PJM heard diverse perspectives from generation developers, independent power producers, transmission owners, and consumer and environmental advocates about its current interconnection queue process in a daylong forum held Dec. 11.
In all, 252 participants tuned in to the second of four Interconnection Workshops.
“Today is an exciting day for us as we have an opportunity to listen to the concerns and issues about the process from our stakeholders,” said PJM’s Kenneth S. Seiler, Vice President – Planning.
The first Interconnection Workshop on Oct. 30 featured a history and overview of federal interconnection policy and detailed PJM’s long-standing processes and challenges. The Dec. 11 workshop will be followed by a third workshop, to take place on Jan. 29. At that workshop, PJM will present some responses to feedback shared by 21 presenters and commenters in writing. The fourth workshop, yet to be scheduled, will focus on next steps.
PJM’s Existing Interconnection Process
Currently, projects proposed by generation developers may undergo three studies during PJM’s interconnection process.
- The Feasibility Study assesses project practicality and cost of incorporation into the PJM system.
- The System Impact Study is a comprehensive regional analysis of the impact of adding the new generation or transmission facility to the system. This study identifies system constraints caused by the proposed generation project and outlines required local and network upgrades.
- The Facilities Study details engineering work necessary to begin construction for the interconnection request, a good-faith cost estimate and estimate of time required.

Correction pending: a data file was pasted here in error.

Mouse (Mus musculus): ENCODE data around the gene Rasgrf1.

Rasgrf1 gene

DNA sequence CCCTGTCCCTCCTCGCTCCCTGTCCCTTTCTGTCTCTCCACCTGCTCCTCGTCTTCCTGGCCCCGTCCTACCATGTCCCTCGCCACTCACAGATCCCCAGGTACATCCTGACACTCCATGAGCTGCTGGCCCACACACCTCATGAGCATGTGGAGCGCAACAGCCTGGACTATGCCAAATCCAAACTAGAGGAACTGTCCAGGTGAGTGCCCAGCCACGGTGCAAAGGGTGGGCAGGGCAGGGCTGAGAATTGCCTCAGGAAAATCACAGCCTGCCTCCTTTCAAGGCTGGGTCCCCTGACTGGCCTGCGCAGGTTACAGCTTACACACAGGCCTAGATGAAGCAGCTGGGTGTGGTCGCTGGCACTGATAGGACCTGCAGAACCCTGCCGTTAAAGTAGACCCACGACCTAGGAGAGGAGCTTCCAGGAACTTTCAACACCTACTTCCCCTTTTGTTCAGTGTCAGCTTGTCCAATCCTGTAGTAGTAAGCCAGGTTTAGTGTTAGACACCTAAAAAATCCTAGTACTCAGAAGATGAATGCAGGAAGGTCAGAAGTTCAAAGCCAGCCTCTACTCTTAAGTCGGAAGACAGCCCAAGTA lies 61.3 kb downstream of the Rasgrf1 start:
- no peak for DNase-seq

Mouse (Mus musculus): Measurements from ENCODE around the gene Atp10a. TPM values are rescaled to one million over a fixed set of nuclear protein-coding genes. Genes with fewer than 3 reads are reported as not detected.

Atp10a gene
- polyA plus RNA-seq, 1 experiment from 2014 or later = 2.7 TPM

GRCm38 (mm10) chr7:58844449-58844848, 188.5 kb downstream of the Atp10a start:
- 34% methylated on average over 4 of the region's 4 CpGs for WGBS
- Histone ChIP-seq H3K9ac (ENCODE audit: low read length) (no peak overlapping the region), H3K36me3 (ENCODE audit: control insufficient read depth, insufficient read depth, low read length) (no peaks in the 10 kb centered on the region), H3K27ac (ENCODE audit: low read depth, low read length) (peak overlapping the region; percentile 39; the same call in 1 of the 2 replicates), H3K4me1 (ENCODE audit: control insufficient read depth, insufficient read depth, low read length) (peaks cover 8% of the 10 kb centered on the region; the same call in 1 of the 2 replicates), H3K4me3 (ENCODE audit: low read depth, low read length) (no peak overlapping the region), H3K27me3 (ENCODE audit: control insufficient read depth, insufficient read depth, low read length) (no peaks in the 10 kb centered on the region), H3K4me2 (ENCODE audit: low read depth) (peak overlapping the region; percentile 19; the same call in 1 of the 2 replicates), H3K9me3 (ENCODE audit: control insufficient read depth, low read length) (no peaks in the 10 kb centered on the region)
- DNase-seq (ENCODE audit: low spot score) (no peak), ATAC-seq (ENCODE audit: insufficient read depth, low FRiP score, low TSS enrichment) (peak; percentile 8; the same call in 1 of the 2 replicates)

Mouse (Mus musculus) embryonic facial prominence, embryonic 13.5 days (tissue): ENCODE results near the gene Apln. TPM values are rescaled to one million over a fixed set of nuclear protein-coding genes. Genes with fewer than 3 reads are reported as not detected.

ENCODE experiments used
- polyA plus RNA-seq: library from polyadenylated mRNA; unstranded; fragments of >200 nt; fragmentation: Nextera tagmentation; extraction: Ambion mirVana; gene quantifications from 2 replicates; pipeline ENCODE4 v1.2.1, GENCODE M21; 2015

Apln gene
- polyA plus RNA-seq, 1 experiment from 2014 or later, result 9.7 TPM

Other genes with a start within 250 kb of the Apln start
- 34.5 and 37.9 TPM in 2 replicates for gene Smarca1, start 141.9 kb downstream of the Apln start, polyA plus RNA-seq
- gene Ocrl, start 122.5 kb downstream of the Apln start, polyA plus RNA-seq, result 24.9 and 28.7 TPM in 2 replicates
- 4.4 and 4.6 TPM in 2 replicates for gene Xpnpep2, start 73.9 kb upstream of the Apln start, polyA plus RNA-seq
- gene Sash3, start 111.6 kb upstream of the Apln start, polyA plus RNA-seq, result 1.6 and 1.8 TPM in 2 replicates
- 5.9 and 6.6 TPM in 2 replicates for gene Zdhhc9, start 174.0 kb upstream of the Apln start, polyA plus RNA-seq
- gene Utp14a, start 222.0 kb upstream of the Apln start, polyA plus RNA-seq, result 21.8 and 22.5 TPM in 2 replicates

Any system upgrades (or upgrades to the transmission system) required to bring new projects into service are paid for by generation and merchant transmission developers. PJM accepts New Service Requests during a New Service Queue window open for six months. The entire process contains numerous milestones designed to be accomplished within about two years, according to PJM Manual 14A.
At the second workshop, participants responded to PJM’s call for feedback on how the process works, challenges ahead posed by increasing renewable development, their top three objectives and their suggestions for improvements.
As a “first in, first out” standardized and systematic method, PJM’s interconnection queue process faces many challenges, participants said. Due to the significantly increased volume of projects in recent years, stresses on the queue cycle produce uncertainties and in some cases, delays, for generation developers.
The number of new generation requests continues to grow – to 970 in 2020 – more than double the 470 projects submitted in 2018. And while Feasibility Studies and System Impact Studies in 2020 have been delivered mainly on schedule, Facilities Studies face significant backlog and delay.
Presenters in December noted these trends and more. One issue observed was the uncertainty created by the upcoming compliance filing required at FERC to justly implement Order 2222, which allows for the integration of DER aggregation. As market forces and state-driven public policy choices drive significant change in the resource mix, recent increases in the quantity and the flexibility afforded to interconnection customers in the interconnection queue have also slowed the process from more than two years to four years in some cases.
The workshops represent PJM’s commitment to seeing that the existing interconnection process evolves in step with industry stakeholder needs to address the management of queue volume, optimize schedules, incentivize shared upgrades and accommodate public policy.
Written comments are welcome by Jan. 6. Stakeholders can expect email instructions on how best to contribute comments in writing, said PJM’s Jen Tribulski, Senior Director – Member Services.
“The presentations were great and very focused,” she said. “Thanks to our stakeholder body for their engagement. We will take all of the feedback from today as well as those additional submittals to prepare our thoughts and response at Workshop 3.”